Arenas, Tables, and Other Places We Need to Show Up

Oct. 20, 2020
I’ve built a career out of telling people’s stories and the story I think we need to start telling in our board rooms, conference rooms, and living rooms is this: Show Up.

One of my favorite quotes has got to be from her royal majesty of Oprah’s Book Club, Brené Brown:

“For me, if you’re not in the arena also getting your ass kicked, I’m not interested in your feedback.”

Brown is world-renowned for her work studying courage, vulnerability, shame, and empathy. She’s a professor, an author, a podcast host, and the chair of the University of Houston's Graduate College of Social Work. She’s given TED talks, done Netflix specials, and often works with companies large and small on how to improve their efficiencies and employee culture.

There’s a lot more to her aforementioned quote that sets up the arena a**-kicking, but this particular part is what always stands out to me. Maybe it’s because I’ve actually been down on the ground post-kick or maybe it’s because I’ve been on the receiving end of unwarranted criticism, but I agree with the sentiment of "those who don’t, shouldn’t."

Most people reading this don’t know me personally. You know I like to write, I like to be witty, and I like to empower people, especially where their work life is concerned. What I don’t like is people who have no experience in my reality offering unsolicited opinions on what I’ve done, created, or built from the ground up. Don't even get me started on the frustration I feel when I see Shirley from Sheboygan go on a social media rant about a product she's never touched or used a day in her life, but Heavens to Betsy is she fired up because she doesn't like the name of it.  

I imagine there are plenty of people reading this that feel similarly. You put hard work, countless hours, sweat, and maybe some tears or even blood into something you're proud of. Maybe you found a better and more efficient way to do something on the plant floor. Perhaps you came up with a new product or reformulation that you're certain will have a positive impact on the bottom line. You eagerly and excitedly roll the byproduct of this blood-sweat-tear combo to your team and then you hear... nothing. Or, worse yet, you hear a complaint from someone who doesn't know a widget from a woohoo and never had skin in the game to begin with. 

Chairs to You, Shirley Chisholm

Another favorite quote of mine is from an amazing woman whom I hope many of you reading recognize. In response to her being the first African-American woman elected to the U.S. Congress, Shirley Chisholm famously said:

"If they don't give you a seat at the table, bring a folding chair."

Like many of my brothers and sisters before me, I’ve lost track of the number of folding chairs I’ve brought to tables I wasn’t invited to. I've been on the side of the room when things that impact me are talked about in front of me... but not to me. I've watched. I've waited. Then I got tired of the watching and waiting and I started to create. 

What I’m talking about is Innovation. Product Development. The actual immersion of your hands so far down into the muck of life that you have no other choice than to create a product or an opportunity that breaks “the old way” wide open. I felt that way when I was talking to Rizal Hamdallah during our most recent podcast episode. I was enthralled as he talked about what they're doing with the Lighthouse Incubator program.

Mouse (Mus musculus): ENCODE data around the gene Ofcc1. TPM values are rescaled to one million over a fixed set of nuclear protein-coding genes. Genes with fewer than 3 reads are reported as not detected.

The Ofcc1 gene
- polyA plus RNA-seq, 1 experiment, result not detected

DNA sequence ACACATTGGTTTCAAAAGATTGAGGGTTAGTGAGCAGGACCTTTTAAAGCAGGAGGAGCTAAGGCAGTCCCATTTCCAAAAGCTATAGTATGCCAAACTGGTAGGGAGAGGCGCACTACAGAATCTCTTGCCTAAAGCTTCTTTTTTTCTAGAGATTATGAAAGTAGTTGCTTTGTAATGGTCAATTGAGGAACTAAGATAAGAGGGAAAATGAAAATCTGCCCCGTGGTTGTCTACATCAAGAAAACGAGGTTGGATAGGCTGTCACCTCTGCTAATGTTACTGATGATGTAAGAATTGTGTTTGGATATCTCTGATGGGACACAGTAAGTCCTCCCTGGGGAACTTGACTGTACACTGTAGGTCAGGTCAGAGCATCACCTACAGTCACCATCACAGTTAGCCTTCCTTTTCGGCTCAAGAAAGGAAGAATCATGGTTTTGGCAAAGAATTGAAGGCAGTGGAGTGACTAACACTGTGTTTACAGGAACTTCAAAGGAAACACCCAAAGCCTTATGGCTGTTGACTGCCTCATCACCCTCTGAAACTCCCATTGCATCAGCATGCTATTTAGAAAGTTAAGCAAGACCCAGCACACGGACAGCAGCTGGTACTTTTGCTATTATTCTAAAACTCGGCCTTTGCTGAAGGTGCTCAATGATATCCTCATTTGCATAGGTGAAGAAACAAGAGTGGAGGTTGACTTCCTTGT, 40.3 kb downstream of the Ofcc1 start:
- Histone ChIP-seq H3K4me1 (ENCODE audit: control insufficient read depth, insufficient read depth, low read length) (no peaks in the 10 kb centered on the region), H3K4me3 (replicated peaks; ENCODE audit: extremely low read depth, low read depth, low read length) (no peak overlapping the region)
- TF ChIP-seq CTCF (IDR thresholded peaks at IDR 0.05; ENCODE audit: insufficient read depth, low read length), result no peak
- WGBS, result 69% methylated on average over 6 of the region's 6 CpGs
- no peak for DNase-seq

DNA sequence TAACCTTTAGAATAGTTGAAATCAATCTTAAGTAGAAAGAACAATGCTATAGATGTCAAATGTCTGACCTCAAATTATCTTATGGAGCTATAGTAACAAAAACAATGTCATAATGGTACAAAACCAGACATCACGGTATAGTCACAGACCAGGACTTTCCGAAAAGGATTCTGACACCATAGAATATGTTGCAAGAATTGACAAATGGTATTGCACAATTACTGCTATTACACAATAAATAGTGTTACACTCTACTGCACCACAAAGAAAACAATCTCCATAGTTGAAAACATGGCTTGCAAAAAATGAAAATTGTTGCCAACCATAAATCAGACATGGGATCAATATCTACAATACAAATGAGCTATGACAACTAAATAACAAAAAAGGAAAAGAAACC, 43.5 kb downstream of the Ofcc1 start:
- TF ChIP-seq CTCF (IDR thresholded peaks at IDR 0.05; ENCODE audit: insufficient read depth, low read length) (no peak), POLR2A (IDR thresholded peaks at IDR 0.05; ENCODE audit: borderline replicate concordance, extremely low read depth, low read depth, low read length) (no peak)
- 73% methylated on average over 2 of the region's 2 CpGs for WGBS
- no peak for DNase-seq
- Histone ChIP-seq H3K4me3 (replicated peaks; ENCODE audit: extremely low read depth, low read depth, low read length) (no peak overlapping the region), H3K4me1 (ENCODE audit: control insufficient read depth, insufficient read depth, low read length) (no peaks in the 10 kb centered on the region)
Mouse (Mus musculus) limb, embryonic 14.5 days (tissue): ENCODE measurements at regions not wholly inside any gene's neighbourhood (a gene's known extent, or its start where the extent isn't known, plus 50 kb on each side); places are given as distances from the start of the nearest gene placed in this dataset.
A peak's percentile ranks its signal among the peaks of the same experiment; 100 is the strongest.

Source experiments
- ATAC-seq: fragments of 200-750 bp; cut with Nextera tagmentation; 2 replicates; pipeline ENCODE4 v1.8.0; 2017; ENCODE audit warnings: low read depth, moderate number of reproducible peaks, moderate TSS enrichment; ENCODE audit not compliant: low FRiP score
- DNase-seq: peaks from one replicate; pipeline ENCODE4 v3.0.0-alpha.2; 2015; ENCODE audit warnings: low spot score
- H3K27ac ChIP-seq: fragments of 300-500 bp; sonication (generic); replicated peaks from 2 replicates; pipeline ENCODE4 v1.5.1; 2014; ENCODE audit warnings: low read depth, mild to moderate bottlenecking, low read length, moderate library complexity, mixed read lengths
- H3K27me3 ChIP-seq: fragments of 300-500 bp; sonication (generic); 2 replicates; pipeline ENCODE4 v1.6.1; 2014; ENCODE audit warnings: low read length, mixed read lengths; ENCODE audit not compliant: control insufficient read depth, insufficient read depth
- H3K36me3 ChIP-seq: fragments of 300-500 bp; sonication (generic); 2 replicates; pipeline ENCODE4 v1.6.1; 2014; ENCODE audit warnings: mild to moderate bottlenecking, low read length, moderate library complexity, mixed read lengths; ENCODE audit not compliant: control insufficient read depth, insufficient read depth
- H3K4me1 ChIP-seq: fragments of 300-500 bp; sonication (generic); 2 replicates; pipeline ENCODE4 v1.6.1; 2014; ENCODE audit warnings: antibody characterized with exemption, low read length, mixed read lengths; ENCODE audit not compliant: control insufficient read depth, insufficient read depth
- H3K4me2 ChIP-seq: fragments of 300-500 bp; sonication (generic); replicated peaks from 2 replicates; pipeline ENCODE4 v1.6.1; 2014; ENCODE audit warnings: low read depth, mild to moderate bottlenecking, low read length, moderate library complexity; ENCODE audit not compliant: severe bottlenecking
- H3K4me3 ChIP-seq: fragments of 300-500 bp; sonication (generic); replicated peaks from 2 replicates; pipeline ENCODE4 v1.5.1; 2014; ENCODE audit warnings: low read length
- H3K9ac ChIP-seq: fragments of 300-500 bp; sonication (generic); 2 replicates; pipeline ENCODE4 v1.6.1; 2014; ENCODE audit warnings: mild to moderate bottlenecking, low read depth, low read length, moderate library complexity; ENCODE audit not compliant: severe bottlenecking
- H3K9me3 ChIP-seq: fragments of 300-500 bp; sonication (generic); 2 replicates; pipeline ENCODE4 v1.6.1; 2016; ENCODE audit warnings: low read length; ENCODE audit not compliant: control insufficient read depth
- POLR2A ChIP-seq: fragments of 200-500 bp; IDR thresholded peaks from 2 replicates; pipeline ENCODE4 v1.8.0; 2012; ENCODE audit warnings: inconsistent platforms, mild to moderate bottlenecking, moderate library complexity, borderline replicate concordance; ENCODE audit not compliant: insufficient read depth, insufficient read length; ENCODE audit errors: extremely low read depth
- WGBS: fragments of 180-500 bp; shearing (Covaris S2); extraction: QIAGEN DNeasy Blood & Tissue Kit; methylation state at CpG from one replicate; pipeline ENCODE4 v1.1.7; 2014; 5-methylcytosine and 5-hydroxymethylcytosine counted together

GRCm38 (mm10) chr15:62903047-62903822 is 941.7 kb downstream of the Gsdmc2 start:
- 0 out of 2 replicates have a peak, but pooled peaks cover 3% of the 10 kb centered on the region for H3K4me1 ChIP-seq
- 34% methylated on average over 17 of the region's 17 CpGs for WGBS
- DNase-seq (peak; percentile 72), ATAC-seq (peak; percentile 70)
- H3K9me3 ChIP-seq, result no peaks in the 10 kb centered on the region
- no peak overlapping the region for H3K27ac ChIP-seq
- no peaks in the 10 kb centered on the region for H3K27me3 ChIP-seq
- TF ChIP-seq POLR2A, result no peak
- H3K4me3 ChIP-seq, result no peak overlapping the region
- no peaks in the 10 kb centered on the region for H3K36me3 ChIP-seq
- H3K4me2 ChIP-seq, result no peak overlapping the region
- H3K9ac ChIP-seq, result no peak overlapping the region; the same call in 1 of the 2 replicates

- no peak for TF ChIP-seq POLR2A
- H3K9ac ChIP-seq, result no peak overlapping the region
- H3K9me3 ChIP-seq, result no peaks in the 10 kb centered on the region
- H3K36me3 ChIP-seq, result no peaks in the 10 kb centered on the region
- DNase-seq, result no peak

Congresswoman Chisholm didn’t just bring a folding chair to the table, she built an entire conference room for the women and other people of color who had never even been allowed near the table. Think about the kind of bravery and resilience she must have had to endure all of the naysayers who told her she shouldn’t.

Kicking Butt

One of my most memorable moments during my 10 years in martial arts was during one of my Brown Belt tests. I was sparring with 6’5” former Marine and he was the only thing standing between me and my next rank. I, standing a very confident 5’4” tall, felt like his legs were almost as tall as my entire body. I didn’t duck and weave so much as deflect and defend. I let my guard down for precisely one second and that’s when it hit me, or rather, he hit me. His foot went squarely into my right ribcage.

His kick was so fierce it knocked me across the room. I was down on the floor gasping for air, assessing whether or not I’d cracked any of those ribs he’d just kicked. I could hear someone off in the distance telling me to stay down, that I shouldn't get back up and fight anymore. It was that exact moment that I knew my life would be defined by whether or not I got up or stayed down. I did get up and I kept fighting. I lost the match, but gained the rank; I also gained a new mentality.

Whether I’m at a dojo or a conference room table, feedback offered by those who aren’t down on the ground doing the hard work isn’t welcome. I’ve built a career out of telling people’s stories and the story I think we need to start telling in our board rooms, conference rooms, and living rooms is this: Show Up.

Show up and be counted. Show up and do the hard work. Show up and get your hands, your face, your everything dirty because that’s the only way you’re going to learn anything. Once you’ve felt the pain of being kicked down on the ground and told ‘No, you can’t because….’ only then are you qualified to offer feedback.

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